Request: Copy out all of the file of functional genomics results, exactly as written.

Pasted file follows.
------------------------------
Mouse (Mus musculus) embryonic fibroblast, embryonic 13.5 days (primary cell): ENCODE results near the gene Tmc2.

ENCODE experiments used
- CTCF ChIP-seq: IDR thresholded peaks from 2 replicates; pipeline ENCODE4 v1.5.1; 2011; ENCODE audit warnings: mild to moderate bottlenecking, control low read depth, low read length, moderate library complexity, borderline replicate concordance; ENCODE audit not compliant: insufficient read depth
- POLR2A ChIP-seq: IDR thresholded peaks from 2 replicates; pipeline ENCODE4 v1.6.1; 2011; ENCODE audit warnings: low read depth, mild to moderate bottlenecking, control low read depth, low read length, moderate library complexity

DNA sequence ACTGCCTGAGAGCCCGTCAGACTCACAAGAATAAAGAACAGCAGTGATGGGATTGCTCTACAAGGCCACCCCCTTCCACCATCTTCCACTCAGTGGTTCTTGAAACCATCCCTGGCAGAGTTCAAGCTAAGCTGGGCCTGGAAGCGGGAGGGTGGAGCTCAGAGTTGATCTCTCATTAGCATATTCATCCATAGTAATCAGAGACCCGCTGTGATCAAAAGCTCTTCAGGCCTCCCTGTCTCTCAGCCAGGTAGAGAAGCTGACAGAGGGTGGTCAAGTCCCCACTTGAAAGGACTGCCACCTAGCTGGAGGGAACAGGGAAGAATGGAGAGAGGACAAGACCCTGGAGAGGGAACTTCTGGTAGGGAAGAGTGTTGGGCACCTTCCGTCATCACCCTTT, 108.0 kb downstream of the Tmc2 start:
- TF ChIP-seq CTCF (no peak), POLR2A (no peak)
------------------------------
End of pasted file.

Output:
Mouse (Mus musculus) embryonic fibroblast, embryonic 13.5 days (primary cell): ENCODE results near the gene Tmc2.

ENCODE experiments used
- CTCF ChIP-seq: IDR thresholded peaks from 2 replicates; pipeline ENCODE4 v1.5.1; 2011; ENCODE audit warnings: mild to moderate bottlenecking, control low read depth, low read length, moderate library complexity, borderline replicate concordance; ENCODE audit not compliant: insufficient read depth
- POLR2A ChIP-seq: IDR thresholded peaks from 2 replicates; pipeline ENCODE4 v1.6.1; 2011; ENCODE audit warnings: low read depth, mild to moderate bottlenecking, control low read depth, low read length, moderate library complexity

DNA sequence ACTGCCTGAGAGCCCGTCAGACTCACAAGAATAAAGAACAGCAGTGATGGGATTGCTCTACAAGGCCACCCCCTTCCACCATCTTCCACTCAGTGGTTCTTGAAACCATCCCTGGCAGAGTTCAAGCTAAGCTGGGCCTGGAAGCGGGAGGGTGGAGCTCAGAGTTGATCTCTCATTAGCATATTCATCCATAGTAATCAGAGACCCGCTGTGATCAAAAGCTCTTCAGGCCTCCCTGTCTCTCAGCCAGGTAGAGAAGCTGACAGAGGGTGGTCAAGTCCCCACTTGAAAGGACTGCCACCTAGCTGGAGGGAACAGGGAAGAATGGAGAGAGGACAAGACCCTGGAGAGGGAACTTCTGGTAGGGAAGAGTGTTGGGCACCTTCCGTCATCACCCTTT, 108.0 kb downstream of the Tmc2 start:
- TF ChIP-seq CTCF (no peak), POLR2A (no peak)